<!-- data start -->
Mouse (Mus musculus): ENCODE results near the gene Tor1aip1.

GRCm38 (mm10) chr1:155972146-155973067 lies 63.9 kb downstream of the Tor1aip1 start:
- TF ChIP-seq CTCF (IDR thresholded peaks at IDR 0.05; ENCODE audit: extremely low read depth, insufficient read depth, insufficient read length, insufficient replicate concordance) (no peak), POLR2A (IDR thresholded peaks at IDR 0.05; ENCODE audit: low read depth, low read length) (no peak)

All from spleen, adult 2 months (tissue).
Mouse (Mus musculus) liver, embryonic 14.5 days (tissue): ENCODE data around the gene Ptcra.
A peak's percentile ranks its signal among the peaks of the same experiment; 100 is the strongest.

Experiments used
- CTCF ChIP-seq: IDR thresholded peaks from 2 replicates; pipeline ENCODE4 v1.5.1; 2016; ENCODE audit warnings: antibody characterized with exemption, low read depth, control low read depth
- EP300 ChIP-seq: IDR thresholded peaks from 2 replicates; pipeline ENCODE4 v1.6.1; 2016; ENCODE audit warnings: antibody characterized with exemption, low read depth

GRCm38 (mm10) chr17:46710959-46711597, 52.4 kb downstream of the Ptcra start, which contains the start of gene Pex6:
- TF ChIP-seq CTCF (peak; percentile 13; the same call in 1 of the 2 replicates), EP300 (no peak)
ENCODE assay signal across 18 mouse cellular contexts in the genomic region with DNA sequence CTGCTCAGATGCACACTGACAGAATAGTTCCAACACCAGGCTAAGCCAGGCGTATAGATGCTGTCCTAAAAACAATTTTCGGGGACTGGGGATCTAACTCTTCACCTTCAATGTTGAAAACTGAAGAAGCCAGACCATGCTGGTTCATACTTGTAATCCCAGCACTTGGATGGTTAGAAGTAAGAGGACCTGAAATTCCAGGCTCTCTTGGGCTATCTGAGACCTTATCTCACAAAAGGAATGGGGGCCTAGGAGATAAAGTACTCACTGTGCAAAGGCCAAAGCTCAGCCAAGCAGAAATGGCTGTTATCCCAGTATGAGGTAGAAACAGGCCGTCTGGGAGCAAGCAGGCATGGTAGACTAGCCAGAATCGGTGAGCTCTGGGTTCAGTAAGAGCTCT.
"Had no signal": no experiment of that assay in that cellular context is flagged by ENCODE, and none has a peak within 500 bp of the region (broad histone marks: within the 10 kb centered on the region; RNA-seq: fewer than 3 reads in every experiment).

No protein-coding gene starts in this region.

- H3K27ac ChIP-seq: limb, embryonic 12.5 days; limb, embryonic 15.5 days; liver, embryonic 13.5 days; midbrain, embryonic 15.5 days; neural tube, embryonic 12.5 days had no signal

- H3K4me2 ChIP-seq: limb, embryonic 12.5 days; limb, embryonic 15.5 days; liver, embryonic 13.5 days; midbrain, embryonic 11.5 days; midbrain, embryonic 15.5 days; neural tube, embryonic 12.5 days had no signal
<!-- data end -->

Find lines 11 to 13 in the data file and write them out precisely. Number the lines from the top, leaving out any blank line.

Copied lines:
- TF ChIP-seq CTCF (peak; percentile 13; the same call in 1 of the 2 replicates), EP300 (no peak)
ENCODE assay signal across 18 mouse cellular contexts in the genomic region with DNA sequence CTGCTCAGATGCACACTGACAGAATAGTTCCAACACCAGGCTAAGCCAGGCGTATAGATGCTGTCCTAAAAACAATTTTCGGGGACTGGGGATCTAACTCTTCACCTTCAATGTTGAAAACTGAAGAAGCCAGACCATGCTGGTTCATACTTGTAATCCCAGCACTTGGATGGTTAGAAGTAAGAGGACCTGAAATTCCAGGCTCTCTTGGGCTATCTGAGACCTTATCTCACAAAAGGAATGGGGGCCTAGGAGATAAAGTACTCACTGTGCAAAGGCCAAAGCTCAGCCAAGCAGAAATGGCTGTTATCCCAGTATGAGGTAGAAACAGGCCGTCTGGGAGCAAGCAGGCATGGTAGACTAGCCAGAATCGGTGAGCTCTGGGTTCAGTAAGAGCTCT.
"Had no signal": no experiment of that assay in that cellular context is flagged by ENCODE, and none has a peak within 500 bp of the region (broad histone marks: within the 10 kb centered on the region; RNA-seq: fewer than 3 reads in every experiment).